Seizures that occur singly or in a closely associated group are commonly triggered by an acute condition such as brain injury and may occur as an isolated incident, or they may develop into a chronic seizure disorder. Seizures within the first 2 weeks of a brain injury do not necessarily mean that a chronic seizure disorder will develop. EEG and MRI findings may help determine whether the condition is likely to become chronic.
Death or permanent brain damage from seizures is rare, but either can occur if the seizure is prolonged or if many seizures occur in close proximity (status epilepticus).
Serious injury can occur if the seizure happens while the person is driving or operating dangerous equipment. These activities may be restricted for people with poorly controlled seizure disorders.
Infrequent seizures, however, need not severely restrict lifestyle. Work, school, and recreation do not necessarily need to be restricted, but precautions should be taken to reduce risks if a seizure should occur.
- progression to generalized seizures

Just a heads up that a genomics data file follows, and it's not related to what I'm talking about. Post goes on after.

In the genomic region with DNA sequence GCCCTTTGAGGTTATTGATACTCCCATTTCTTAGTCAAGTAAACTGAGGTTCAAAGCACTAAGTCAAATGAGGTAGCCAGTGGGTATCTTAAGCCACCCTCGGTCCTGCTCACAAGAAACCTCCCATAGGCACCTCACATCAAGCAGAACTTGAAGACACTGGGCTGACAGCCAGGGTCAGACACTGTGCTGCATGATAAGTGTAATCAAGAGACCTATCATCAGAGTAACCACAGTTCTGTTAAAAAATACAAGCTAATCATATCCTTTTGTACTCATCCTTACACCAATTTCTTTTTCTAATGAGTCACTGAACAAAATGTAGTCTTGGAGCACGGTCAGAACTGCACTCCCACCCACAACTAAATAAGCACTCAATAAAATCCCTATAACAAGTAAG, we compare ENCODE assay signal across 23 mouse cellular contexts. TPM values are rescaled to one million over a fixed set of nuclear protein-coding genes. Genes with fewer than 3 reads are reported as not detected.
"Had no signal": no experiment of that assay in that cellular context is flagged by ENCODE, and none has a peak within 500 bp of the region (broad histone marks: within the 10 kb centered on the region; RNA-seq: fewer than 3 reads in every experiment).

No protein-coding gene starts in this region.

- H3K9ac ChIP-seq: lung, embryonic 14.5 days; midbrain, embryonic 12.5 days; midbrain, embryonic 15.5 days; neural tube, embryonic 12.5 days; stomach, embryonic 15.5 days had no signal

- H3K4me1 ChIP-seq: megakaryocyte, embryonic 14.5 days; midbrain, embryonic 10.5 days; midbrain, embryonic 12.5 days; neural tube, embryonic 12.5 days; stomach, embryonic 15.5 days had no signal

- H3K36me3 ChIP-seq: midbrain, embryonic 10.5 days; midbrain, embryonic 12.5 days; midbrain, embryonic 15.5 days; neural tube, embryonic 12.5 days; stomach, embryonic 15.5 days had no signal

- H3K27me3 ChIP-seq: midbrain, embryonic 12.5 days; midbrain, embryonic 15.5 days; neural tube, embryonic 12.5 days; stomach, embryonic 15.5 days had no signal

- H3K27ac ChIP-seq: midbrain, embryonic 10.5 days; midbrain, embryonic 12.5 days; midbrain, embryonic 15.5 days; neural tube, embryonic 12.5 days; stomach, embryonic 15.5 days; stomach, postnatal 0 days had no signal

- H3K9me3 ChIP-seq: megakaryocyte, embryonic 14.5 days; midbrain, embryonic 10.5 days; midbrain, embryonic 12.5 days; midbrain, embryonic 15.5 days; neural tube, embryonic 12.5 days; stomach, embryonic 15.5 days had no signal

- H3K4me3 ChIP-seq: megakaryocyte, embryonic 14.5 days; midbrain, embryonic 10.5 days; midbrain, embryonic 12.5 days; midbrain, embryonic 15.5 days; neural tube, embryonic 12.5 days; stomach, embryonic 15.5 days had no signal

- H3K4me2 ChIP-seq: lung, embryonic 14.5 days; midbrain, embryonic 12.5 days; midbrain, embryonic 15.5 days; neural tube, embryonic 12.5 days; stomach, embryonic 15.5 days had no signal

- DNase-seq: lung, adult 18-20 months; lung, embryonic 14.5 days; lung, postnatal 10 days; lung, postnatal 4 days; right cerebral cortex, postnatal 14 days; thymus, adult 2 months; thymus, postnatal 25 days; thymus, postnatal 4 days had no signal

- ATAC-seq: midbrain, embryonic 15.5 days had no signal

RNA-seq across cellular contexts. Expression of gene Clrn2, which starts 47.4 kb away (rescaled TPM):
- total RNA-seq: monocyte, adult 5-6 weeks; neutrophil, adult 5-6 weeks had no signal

- epilepsy (recurrent seizures)
- prolonged or closely occurring seizures (status epilepticus)
- injury from falls, bumps, biting self
- injury caused by a seizure during driving/operating machinery
- aspiration pneumonia
- permanent brain damage (stroke or other damage)
- side effects of medications (with or without observable symptoms)
- complications of surgery
- women who choose to get pregnant should inform their doctor in advance for appropriate adjustments in medications (many of the anti-epileptic medications can cause birth defects)
Calling your health care provider
Call your local emergency number (911) if this the first time a person has had a seizure or a seizure is occuring in someone without a medical ID bracelet (instructions explaining what to do). In the case of someone who has had seizures before, call the ambulance for any of these emergency situations:
- This is a longer seizure than the person normally has, or an unusual number of seizures for the person
- Repeated seizures over a few minutes
- Repeated seizures where consciousness or normal behavior is not regained between them (status epilepticus)
Call your health care provider if any new symptoms occur (including possible side effects of medications):
- Drowsiness, restlessness, confusion, sedation
- Loss of hair
- Tremors or abnormal movements
- Problems with coordination
- Fevers, infections
Treating the underlying disorders may reduce the risk of further seizures. In most cases, the seizures may not be preventable.
Avoid Head injury by wearing helmets during risky activities, and avoid illegal drug use or excessive alcohol intake.
by Dave R. Roger, M.D.
All ArmMed Media material is provided for information only and is neither advice nor a substitute for proper medical care. Consult a qualified healthcare professional who understands your particular history for individual concerns.